Edher

    • #19682
      Edher
      Participant
      quote sq:

      an enzyme will also become denatured in temperatures that are above or below optimum, that is why in some cases high fevers are a concern if held for several days, denatured enzymes do have the ability to repair themselves once optimum conditions are met again.

      Furthermore, the enzymes don’t denature immediatly after they go beyond the optimal level. They begin to denature gradually as the temperature increases.

      Edher

    • #19693
      thank.darwin
      Participant
      quote sq:

      an enzyme will also become denatured in temperatures that are above or below optimum

      You must mean pH levels – When pH levels get too low or too high an enzyme can become denatured.

    • #36013
      annie
      Participant

      i don’t think ‘Edher’ meant pH levels. As an enzyme can also become denatured if the TEMPERATURE is too high. I know this as I am studying denaturing in a peice of coursework for my GCSE work in Biology at school! 🙂

    • #36300
      bearhug
      Participant

      If you ever do a PCR you will learn a good amount on denaturing enzymes. pH and high temperature are the easiest ways to denature. Certain enzymes have certain limits to when they denature.

    • #70249
      helpneeded
      Participant

      but are their any treatments that are designed to demonstrate how easily enzymes are denatured?
      im curious….

    • #70318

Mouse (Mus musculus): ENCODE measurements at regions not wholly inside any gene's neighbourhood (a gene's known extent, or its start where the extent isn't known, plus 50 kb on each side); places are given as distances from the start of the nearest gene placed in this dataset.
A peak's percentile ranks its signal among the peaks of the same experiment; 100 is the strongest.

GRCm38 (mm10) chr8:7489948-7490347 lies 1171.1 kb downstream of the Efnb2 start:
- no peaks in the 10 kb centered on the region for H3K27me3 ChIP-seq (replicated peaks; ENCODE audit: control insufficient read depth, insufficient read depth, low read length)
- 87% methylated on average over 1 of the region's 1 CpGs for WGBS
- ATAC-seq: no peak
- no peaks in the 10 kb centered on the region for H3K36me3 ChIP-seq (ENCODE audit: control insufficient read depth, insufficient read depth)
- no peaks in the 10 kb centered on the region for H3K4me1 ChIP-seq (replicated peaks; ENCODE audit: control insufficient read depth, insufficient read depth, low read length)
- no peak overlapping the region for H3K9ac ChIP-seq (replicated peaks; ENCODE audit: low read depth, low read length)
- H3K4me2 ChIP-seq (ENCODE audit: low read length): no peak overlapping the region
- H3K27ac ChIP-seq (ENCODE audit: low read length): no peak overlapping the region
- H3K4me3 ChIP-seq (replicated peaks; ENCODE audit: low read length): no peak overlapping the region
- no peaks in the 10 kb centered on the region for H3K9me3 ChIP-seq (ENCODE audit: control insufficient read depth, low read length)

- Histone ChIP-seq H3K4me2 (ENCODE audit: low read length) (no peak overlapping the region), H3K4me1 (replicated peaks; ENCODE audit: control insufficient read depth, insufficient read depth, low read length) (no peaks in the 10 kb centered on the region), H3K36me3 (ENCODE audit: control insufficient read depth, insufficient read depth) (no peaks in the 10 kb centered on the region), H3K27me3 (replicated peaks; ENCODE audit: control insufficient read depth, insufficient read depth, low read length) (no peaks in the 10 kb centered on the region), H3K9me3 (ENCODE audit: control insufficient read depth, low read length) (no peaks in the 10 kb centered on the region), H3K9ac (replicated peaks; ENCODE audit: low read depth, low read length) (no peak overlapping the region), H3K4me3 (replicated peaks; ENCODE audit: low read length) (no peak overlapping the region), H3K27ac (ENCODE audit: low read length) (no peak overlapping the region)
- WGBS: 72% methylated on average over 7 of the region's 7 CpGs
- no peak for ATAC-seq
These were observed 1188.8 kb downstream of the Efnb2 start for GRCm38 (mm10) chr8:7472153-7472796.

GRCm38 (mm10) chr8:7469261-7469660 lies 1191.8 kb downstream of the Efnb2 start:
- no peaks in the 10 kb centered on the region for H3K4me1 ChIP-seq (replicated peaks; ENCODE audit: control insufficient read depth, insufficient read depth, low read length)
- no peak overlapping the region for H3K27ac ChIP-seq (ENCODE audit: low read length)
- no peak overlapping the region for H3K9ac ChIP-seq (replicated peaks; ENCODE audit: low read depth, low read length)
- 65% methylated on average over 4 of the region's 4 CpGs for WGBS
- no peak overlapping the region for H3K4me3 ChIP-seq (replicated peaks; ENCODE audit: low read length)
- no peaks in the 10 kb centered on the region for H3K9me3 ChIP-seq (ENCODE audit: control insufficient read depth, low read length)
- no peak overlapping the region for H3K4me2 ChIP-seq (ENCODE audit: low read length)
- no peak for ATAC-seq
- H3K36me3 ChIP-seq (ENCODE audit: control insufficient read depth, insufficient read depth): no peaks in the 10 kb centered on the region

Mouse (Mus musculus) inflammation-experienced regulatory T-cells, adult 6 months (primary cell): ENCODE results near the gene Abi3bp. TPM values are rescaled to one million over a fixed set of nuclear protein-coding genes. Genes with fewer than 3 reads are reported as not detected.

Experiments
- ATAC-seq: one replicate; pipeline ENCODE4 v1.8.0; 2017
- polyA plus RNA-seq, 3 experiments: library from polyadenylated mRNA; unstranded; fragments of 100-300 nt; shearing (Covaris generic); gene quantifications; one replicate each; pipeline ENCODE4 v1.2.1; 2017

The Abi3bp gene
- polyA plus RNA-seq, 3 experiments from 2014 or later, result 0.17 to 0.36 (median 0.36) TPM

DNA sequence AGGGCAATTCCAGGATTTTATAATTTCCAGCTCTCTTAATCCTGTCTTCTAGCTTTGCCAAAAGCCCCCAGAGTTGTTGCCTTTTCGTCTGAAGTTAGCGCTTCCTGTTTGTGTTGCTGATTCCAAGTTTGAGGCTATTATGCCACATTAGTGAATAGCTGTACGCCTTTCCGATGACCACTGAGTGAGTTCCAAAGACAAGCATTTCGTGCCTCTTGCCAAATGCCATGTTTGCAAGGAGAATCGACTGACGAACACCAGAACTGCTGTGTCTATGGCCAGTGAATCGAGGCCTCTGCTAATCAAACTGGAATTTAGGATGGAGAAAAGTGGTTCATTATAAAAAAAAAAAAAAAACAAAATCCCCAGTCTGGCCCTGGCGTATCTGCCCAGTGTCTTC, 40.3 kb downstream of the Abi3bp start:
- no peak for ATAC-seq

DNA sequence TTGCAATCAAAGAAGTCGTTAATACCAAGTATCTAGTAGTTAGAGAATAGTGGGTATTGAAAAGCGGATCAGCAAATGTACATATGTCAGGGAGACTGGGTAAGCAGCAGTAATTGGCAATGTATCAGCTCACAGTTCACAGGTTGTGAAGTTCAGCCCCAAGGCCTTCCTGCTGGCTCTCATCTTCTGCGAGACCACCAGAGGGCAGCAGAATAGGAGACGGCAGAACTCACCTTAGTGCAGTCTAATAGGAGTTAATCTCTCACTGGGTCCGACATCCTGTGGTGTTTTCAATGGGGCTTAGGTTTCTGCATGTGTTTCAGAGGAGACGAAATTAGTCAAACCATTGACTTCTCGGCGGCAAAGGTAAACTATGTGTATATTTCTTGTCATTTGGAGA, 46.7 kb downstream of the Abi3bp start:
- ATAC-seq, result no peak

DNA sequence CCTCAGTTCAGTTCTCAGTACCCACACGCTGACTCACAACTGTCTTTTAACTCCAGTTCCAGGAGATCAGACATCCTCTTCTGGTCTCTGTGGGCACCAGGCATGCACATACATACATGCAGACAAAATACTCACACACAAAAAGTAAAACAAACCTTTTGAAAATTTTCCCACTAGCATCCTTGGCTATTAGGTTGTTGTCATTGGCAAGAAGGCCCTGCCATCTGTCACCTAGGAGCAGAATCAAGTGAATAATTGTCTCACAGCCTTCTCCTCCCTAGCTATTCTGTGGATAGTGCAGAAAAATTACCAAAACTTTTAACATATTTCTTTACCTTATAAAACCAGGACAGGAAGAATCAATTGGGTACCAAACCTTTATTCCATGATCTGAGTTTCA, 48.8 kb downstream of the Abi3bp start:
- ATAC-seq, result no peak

victor
      Participant
      quote Edher:

      I just figured out that the answer to my question is “yes.” An enviromnment that’s too acidic or too basic relative to that of the enzyme’s habitual environment WILL denature the enzyme.

      However, how exactly does it denature the enzyme in this case?

      Edher

      What I know is that too acidic environment means that there’s too much hydrogen ion surrounds the enzyme. We know that mostly enzymes portions are proteins, which is composed of amino acids. When we see the enzyme’s 3D structure, we know that this structure is built by non-covalent bonds which one of them is dipole interaction. So, if there’s too much H+, it would interupt this interaction by binding to a negatively or slightly negative charged amino acid sidechain, eg. histidine, aspartate, glutamate. In other word, I think I’ll consider it as fully protonated.
      DIsruption in 3D structure of enzyme would denature it, because the conformation state to be a functional enzyme has gone 🙂